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Monday, October 14, 2019

Agatha Raisin offers up The Quiche of Death for my Series-ous Reading pleasure

While my FrightFall readathon is raging on, I've finished up my Series-ous Reading selection for this month and it's quite the English treat indeed.

Having discovered the ITV adaptation of M.C. Beaton's Agatha Raisin mystery series(via Netflix), I was curious to sample the first book which was made into the pilot movie for the show, The Quiche of Death. Granted, I did read one of the later titles over the summer entitled The Dead Ringer but sometimes it's best to begin at the beginning.

Our leading lady here is far from the meek and mild type, despite her rather quaint name. Agatha Raisin is a tough as nails Londoner who use to run a very successful PR firm. Having made a good amount of money and then some, she takes an early retirement by selling her business and buying a cottage in the small town of Carsely, set in the Cotwalds.

She's always wanted a home like this, due to her rough and tumble childhood, but the reality of such a laid back way of life throws Agatha for a loop.

 Feeling the need to connect with her new neighbors, she decides to enter the annual quiche competition judged by Reg Cummings-Brown, who is quite the man about town despite being married to Vera, who has a good fortune of her own.

When Agatha loses the contest(to Mrs. Cartwright, who suspiciously wins every year), she's less than thrilled even though her quiche was actually store brought from a deli out of town. She leaves her entry behind and the next day, Reg is found dead in his own living room, having had Agatha's dish as his last fatal meal. Once she confesses her contest cheating, Agatha is legally in the clear but the local folk cast an even more dubious eye on her:

Determined to still make a go of it in Carsely, Agatha winds up playing detective to discover who the killer is. She also joins a local ladies' society but that's not enough to make her feel more at home with everyone.

Agatha is not the most friendly type, more apt to make enemies than friends, yet she does get some emotional support from folks such as Detective Bill Wong, who gently insists that she not get involved in the case and Roy, a former employee of hers who thinks that solving the crime will make Agatha a popular lady indeed.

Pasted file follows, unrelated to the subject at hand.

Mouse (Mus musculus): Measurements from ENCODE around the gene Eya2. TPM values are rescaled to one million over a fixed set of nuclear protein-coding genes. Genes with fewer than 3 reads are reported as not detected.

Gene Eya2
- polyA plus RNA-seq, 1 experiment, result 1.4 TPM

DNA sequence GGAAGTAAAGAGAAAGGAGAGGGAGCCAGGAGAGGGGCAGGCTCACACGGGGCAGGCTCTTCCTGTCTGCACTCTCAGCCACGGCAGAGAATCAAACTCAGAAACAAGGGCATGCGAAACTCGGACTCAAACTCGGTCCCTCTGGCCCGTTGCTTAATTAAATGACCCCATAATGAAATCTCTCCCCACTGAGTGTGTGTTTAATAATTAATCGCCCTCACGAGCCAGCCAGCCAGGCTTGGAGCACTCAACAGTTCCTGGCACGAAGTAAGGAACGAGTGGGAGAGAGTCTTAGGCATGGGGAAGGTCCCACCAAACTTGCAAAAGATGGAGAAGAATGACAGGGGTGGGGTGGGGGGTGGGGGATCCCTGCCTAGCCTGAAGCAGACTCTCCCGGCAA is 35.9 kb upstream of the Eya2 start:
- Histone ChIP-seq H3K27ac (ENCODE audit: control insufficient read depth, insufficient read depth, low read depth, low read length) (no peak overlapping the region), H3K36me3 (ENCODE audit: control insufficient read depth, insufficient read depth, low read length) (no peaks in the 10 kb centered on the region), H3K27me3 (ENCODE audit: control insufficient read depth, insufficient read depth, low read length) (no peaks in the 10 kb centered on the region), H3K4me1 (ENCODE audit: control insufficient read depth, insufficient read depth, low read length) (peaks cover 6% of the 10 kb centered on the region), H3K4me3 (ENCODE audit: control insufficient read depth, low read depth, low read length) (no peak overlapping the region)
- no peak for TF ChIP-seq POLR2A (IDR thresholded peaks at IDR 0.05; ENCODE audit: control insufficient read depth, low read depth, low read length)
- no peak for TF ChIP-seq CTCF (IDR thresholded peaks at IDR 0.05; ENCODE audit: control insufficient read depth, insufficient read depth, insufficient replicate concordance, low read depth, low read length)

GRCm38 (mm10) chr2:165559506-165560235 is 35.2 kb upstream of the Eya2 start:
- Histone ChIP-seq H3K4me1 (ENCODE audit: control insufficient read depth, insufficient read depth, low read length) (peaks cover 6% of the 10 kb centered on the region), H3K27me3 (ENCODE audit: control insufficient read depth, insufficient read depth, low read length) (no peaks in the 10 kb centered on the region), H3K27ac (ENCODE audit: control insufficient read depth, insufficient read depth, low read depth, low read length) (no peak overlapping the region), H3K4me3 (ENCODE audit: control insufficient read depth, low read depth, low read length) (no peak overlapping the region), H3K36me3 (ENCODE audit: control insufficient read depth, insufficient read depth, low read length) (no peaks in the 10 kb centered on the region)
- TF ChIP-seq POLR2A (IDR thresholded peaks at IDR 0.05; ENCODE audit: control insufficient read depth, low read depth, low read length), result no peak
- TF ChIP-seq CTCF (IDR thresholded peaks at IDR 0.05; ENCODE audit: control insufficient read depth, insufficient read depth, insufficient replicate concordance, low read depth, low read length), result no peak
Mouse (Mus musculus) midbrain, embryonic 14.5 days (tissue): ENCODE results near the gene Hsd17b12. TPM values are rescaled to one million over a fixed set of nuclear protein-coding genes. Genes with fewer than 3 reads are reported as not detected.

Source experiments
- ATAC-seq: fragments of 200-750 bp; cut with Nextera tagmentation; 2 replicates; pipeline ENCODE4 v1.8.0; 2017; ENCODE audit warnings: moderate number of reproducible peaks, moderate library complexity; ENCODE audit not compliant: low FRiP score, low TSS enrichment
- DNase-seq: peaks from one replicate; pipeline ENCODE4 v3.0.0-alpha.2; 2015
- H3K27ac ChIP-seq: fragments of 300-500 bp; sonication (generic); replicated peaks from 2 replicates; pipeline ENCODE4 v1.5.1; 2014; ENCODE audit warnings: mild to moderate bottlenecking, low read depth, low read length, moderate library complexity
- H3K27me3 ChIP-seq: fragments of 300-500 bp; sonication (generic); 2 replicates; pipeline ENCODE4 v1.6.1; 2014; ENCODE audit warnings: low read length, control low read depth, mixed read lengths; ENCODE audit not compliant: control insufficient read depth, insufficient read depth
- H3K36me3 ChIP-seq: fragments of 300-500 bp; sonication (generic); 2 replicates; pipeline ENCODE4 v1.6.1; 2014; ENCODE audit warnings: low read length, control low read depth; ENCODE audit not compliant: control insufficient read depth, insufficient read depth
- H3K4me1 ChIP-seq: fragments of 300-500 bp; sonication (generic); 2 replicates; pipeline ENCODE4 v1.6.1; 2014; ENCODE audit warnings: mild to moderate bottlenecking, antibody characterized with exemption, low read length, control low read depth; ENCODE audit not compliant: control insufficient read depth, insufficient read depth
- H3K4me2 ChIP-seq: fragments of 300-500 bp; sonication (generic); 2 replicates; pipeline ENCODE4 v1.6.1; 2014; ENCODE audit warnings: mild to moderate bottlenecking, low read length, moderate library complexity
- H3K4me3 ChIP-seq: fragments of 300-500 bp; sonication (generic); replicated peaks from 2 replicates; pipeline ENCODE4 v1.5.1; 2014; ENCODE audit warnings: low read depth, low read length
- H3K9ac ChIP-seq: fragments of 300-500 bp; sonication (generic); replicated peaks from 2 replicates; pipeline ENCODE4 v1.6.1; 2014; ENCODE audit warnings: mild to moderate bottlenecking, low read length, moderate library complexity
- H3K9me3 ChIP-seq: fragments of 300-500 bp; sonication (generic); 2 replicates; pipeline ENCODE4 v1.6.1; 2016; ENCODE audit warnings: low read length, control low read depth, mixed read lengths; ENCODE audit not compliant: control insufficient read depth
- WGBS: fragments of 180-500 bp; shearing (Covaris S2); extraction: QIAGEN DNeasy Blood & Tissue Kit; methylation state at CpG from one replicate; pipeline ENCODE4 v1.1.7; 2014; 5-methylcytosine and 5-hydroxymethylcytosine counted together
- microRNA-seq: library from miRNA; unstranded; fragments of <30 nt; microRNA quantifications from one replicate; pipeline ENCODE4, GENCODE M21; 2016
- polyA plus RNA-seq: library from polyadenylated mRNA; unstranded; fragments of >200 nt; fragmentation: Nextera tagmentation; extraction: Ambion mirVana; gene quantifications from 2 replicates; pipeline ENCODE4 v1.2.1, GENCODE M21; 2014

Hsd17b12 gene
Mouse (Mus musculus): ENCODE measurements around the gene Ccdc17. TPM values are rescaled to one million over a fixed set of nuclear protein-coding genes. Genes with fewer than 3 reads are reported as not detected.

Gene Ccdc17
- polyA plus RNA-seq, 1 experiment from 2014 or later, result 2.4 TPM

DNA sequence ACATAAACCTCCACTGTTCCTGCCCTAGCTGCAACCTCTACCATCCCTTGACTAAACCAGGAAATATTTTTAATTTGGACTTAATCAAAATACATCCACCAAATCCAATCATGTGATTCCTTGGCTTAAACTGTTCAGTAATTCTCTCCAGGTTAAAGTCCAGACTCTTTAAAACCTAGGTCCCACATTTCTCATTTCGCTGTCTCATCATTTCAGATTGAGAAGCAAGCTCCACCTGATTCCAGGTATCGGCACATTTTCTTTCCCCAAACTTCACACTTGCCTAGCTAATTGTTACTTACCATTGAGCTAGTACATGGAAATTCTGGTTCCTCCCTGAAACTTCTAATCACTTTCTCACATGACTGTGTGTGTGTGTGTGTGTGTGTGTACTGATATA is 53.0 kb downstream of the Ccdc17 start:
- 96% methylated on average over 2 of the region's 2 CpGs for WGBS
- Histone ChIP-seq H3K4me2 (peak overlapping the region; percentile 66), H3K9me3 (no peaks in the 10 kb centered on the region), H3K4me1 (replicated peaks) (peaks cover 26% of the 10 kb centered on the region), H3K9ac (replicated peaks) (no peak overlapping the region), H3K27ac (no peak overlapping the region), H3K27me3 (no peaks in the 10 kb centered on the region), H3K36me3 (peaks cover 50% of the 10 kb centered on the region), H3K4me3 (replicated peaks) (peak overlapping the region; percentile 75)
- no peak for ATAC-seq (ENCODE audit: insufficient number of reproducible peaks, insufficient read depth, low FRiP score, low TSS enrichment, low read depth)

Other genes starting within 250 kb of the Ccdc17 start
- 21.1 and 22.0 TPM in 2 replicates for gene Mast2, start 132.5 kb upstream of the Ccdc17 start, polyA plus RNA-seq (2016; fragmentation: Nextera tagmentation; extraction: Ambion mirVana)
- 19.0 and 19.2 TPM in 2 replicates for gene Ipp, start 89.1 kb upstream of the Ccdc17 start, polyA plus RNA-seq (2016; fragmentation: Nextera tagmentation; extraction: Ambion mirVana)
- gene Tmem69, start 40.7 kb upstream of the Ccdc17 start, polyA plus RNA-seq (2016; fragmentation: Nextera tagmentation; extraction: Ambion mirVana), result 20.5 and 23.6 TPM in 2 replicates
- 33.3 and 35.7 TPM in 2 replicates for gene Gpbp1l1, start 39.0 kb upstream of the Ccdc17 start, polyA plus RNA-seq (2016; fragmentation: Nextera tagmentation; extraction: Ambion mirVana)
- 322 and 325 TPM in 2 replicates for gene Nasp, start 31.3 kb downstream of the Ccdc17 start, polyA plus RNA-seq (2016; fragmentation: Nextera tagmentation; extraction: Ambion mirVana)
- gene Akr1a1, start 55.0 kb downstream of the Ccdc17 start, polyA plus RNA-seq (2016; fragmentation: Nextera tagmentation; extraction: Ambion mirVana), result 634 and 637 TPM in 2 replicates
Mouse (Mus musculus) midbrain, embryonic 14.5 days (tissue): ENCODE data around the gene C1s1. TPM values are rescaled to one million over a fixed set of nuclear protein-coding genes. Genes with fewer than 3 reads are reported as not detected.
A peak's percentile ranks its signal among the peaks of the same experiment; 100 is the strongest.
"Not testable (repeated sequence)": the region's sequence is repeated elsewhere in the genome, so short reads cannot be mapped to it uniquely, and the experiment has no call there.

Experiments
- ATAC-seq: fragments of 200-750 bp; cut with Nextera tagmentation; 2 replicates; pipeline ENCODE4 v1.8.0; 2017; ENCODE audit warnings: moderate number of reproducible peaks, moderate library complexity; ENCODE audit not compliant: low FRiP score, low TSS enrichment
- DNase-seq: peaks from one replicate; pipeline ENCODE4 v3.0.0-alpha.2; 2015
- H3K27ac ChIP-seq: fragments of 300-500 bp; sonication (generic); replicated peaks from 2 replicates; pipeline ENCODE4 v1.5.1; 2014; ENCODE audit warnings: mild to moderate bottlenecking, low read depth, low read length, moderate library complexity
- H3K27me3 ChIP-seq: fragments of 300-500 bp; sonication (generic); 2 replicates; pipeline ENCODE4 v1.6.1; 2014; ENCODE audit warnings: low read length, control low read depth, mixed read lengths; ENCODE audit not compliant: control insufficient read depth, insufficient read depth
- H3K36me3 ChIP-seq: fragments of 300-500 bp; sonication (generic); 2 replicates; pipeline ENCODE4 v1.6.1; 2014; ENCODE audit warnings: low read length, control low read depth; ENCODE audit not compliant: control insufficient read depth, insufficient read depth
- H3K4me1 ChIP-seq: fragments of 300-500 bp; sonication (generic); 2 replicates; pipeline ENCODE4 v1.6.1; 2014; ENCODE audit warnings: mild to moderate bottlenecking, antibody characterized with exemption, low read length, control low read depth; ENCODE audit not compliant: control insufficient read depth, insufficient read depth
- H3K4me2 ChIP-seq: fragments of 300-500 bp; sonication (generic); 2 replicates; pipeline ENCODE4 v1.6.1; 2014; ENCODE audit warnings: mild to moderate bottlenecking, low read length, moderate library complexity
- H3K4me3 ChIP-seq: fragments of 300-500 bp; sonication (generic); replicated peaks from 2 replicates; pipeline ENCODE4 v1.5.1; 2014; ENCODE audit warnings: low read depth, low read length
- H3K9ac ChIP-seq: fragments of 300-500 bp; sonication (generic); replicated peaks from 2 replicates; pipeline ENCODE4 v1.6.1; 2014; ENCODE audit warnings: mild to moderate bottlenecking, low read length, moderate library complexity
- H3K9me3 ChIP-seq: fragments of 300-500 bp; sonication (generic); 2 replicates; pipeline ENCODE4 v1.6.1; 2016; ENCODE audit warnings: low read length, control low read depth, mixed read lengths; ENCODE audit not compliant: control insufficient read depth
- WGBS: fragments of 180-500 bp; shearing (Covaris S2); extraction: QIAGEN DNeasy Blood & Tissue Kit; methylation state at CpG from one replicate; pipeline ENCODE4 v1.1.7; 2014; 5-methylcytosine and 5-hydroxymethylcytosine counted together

One of the strong points of the book(as well as the TV show) is the solid set of supporting players around Agatha, people with hidden and not so hidden quirks of their own that give a fully fleshed out dimension to the story lines put in place here. Roy in particular is charmingly over the top yet he balances out Agatha's blend of insecurity and forceful self confidence:

Despite having seen the pilot episode first, I did enjoy the book very much on it's own merits. The changes from script to screen were minor at best(some of them due to updating the tech elements since TQOD was released in 1992) and the twist of British humor into the overall plot was smartly done.

In fact, if I were to describe the series, I would say "Ab Fab meets Miss Marple"-as in Absolutely Fabulous, one of my favorite English comedy shows. In particular, Roy and Agatha have a real Patsy and Edina vibe(yes, Agatha is definitely Edina without Saffy) which makes their small town sleuthing adventures all the more fun. Just imagining those two gal pals trying to live a suburban lifestyle is too funny for words!:

All in all, Agatha Raisin and The Quiche of Death is a delightful read that, whether or not you've watched the show, is a must read for those who adore cozy mysteries with a British flair.

I do plan to read the second book(Agatha Raisin and the Vicious Vet) but not until next year as part of the Series-ous Reading line-up for 2020. In the mean time, I'm holding off until November for the next to last book for our 2019 titles which brings me back to Hannah Swensen.

My delay is not only because of my need to complete as much of the FrightFall readathon as I can(plus a library loan that is due back sooner than expected) but that Key Lime Pie Murder sounds way more suitable for Thanksgiving, which is pie season in my humble opinion.

Granted, the story takes place during a summer fair and key lime is not considered a traditional Thanksgiving pie flavor yet why not? From what little I know, there is an air of mystery surrounding the origins of key lime pie and that's enough to satisfy my inner sweet tooth for culinary crime solving there:

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